Reviews for Post-Adoption Blues
As parents of an adopted daughter, Foli (Like Sound Through Water), a registered nurse, and Thompson, a child psychiatrist, are intimately familiar with the expectations and challenges of the adoption process. Unlike previous publications on the topic, however, this book focuses on the reactions and emotions of the adoptive parents, especially the heretofore taboo topics of post-adoption stress and depression. How can adoptive parents complain or seek support from others, Foli observes, when society considers them saints? Although the post-adoption blues supposedly exist on a continuum from mild anxiety to a full-blown disorder akin to postpartum depression, minimal research has actually been done in this field. Indeed, Post-Adoption Depression Syndrome (PADS) is not yet recognized as a psychological disorder by the Diagnostic and Statistical Manual-IV-TR. Nevertheless, Foli and Thompson are empathetic and engaging writers, bringing together the expertise of adoptive parents and professionals to shed light on the struggles and triumphs of the parental experience in domestic, international, and kinship adoptions. Recommended for larger public libraries or libraries with strong self-help collections.
Enoch Pratt Free Lib., Baltimore
Curled Up With a Good Book
For anyone considering adoption or anyone who may have just adopted a child, The Post-Adoption Blues: Overcoming the Unforeseen Challenges of Adoption is a must-read, filled with important information that could mean the difference between a successful adoption and one filled with ongoing questions, chaos and disappointment.
The authors, both adoptive parents with plenty of hands-on experience in addition to their training in the medical and psychiatric fields, provide a comprehensive guide to the many challenges adoptive parents are bound to face, yet may not know about beforehand. Many of these challenges, the authors tell us, can lead to a type of depression very similar to post-partum depression, where expectations are unmet and often turned on their heads, and emotional reactions are much different than what was expected. Adopting a child is not always the rosy, shiny event many people make it out to be, for it includes many of the same challenges that new parents encounter with birth children, and many others that they never dreamed of. Some of these challenges last years, while others are overcome quickly, but always they require tremendous patience, compassion and courage.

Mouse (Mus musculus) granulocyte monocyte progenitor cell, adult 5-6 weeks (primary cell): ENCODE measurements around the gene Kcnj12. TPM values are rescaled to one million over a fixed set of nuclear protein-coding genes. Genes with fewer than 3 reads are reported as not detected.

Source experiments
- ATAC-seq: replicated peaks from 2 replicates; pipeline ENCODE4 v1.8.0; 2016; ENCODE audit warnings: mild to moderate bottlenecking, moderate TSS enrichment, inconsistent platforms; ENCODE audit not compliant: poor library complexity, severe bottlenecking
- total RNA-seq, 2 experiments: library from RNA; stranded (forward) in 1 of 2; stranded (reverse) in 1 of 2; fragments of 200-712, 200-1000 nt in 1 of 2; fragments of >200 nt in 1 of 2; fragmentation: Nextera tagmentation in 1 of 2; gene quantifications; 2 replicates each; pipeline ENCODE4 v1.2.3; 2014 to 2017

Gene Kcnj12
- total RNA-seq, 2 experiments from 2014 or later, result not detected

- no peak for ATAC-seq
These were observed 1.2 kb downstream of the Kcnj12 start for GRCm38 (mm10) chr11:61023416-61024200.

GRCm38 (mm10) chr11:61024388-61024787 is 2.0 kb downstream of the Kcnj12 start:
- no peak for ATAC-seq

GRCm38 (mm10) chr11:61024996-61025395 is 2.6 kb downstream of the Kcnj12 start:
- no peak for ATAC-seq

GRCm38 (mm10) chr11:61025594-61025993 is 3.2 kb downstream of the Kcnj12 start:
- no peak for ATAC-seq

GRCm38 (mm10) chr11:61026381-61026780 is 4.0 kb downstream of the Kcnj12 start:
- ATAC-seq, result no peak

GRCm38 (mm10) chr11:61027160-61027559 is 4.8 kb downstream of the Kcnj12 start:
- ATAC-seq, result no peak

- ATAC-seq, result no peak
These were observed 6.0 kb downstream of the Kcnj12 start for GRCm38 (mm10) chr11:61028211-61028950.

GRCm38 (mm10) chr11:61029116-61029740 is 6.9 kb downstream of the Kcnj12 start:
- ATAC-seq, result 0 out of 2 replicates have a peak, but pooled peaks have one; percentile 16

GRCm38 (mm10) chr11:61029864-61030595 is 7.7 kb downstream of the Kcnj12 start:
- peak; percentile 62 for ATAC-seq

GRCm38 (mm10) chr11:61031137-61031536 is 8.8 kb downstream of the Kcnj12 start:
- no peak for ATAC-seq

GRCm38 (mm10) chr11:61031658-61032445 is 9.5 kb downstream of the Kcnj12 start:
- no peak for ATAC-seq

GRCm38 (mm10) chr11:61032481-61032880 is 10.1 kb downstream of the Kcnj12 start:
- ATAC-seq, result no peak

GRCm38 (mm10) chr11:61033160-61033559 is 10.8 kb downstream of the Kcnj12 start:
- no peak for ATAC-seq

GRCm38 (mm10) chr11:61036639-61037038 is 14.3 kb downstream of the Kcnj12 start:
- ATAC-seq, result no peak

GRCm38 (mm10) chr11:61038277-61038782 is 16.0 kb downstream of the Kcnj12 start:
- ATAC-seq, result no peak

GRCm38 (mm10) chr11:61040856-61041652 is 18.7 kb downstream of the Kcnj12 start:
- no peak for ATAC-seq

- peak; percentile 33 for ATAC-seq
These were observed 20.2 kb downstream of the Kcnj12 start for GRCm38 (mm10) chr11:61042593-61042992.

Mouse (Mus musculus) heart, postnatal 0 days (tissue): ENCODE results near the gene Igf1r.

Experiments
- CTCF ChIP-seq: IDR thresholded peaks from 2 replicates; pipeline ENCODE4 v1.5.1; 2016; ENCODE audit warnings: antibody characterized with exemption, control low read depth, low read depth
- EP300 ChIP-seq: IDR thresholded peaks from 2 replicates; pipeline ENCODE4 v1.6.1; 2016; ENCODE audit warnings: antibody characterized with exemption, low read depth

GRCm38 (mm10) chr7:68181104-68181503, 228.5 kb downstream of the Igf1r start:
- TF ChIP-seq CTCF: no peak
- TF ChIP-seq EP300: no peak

We are first presented with a run-down of the various ways children are adopted, either through agencies and state-run facilities or private, closed adoptions where no info is ever given about the birth parents, or open adoptions that involve the birth parents. We are then presented with the challenges and obstacles parents who adopt will face, such as dealing with depression, special needs children, dealing with family and societal prejudices towards adopted children, finding the right support system, legal problems that may result with kinship adoptions, and a host of other critical issues that, if not resolved, could undermine the happiness of everyone involved.
Many of the emotional issues that come with adoption are also explored, via fascinating personal anecdotes from adoptive parents whom the authors interviewed, and provide a real in-depth view of what it is really like to deal with having a new child come into your family and integrate with the existing family structure. I have been thinking about adopting, and this book really opened my eyes to what truly is involved in this wonderful and noble decision, but it also gave me much food for thought about my own preparedness for what situations I might have to deal with.
Blues is a serious book, but although much of the information can
intimidate and even cause fear to anyone seeking to adopt, the message
of the book is positive and empowering; that any problems can be overcome
with a good support system, the right information (this book has it all!),
and plenty of preparation for the issues that may rise up once the new
child is home. With this knowledge, and this book, in hand, adoption can
truly be blessed and joyous, if not challenging, and always rewarding
for any family that dreams of expanding their capacity to love, to care,
and to nurture.
- Marie D. Jones, www.curledup.com
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